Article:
Laurie Bridges: Nook Simple Touch
I haven’t quite given up on my Nook, although it has been sitting, unused, on my nightstand for more than a few months. To be fair, the only book I’ve read in the last six months is Wildwood, by Colin Meloy. I read the hardback, which I borrowed from a nine-year old friend. I loved the ragged edges of the pages, its book-ish smell, and the illustrations throughout. Picking up that big, chunky tome rekindled the excitement I had for books as a pre-teen, when I’d lose myself in the small world I shared with a book’s characters. I haven’t been able to recreate that magic nor nostalgia with the e-reader. However, I like traveling with the lightweight Nook, and I haven’t taken up reading books on my iPad or iPhone.
I have a first generation iPad, which I got prior to the Nook. Believe it or not, I prefer the Nook. Why? First, it’s lighter. Not by much, but every ounce helps when reading books while curled up on my side in the wee hours of the night. Second, I like the e-ink display. It’s great outside, inside, in bright light, or in low light.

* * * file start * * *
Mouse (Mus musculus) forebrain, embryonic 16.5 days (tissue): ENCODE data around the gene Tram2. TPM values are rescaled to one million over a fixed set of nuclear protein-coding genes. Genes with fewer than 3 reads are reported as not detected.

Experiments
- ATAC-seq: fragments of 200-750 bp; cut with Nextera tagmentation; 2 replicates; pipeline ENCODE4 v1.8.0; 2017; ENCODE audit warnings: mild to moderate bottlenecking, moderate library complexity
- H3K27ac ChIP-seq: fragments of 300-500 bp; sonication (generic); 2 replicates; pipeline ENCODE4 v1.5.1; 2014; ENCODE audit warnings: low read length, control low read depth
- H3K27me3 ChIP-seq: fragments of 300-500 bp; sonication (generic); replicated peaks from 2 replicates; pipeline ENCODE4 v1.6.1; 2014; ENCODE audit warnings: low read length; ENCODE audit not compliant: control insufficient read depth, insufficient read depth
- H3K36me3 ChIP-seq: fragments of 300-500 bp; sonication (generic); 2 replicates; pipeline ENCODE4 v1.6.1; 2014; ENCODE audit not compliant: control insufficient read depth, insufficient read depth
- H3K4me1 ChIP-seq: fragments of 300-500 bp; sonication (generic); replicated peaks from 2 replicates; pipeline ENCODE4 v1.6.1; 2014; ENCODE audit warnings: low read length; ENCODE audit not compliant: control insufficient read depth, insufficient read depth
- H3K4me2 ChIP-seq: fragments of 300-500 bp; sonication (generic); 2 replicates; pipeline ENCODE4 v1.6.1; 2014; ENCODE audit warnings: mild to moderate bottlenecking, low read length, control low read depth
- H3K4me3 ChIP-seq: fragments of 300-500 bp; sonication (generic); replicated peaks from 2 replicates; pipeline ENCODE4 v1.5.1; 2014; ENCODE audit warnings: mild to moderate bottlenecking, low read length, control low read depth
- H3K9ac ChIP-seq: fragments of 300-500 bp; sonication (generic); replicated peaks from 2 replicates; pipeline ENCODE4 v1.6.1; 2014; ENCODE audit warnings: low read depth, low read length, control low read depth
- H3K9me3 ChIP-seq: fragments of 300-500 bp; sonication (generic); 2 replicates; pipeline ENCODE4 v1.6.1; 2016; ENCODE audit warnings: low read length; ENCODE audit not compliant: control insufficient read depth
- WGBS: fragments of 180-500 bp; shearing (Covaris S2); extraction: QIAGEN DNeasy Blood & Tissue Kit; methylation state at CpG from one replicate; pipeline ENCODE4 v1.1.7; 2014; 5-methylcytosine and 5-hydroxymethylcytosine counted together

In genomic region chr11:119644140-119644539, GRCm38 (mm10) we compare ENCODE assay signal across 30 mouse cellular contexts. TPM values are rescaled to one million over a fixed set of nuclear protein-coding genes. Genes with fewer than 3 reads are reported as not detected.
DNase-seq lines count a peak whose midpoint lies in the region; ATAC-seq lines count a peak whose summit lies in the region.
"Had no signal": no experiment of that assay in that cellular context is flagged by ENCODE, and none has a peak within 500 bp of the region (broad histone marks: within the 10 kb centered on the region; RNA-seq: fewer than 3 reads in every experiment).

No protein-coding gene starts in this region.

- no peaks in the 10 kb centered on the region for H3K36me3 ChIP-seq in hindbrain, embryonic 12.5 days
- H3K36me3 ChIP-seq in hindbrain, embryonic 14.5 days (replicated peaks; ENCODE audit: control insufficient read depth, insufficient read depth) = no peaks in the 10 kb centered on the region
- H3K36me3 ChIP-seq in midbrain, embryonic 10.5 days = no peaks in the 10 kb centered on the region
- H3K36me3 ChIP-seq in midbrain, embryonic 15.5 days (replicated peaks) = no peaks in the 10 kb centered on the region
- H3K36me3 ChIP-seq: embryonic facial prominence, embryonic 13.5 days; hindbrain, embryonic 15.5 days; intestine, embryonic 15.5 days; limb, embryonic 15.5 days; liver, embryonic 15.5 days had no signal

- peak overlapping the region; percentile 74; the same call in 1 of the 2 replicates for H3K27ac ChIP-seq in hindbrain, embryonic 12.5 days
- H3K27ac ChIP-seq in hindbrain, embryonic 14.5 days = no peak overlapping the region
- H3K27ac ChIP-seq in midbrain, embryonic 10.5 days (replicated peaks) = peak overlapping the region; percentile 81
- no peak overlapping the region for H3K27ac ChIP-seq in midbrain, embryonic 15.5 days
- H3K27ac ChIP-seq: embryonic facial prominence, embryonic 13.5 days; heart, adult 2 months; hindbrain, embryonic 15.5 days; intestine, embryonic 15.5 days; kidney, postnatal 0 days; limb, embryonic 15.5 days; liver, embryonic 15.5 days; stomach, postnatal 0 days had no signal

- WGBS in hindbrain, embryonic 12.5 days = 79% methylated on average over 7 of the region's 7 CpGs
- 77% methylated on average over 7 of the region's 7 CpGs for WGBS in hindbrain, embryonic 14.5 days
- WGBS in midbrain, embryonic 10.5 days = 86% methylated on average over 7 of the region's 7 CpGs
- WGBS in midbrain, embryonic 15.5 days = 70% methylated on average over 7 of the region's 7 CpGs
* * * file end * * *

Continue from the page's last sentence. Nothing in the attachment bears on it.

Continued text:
So, what’s the drawback to Nook reading? I had to purchase an e-reading light to use it at night, my preferred leisure reading time. Using my Nook requires charging two devices—a light and the Nook. I’m one of those people who often misplace small things, like keys. And, Nook lights. Where is my Nook light right now? I have no idea. And this is why I haven’t picked up my Nook in a few months—I’d have to first find, and then charge, my light. There must be other people like me, because Nook now comes with a Glowlight that’s integral to the device (Nook, if you’re reading this, you can send mine to the Valley Library, Corvallis, OR).
And, as a final thought, sometimes, for me, life gets in the way of reading. This past year I’ve learned to knit, and all my reading hours have been taken up with feverish knitting. Soon this obsession will wane, and I’ll lead a more balanced life that includes both knitting and reading books. But, for now, the Nook remains on my nightstand until I find, and charge, the light.
Jane Nichols: Kindle 3G with Special Offers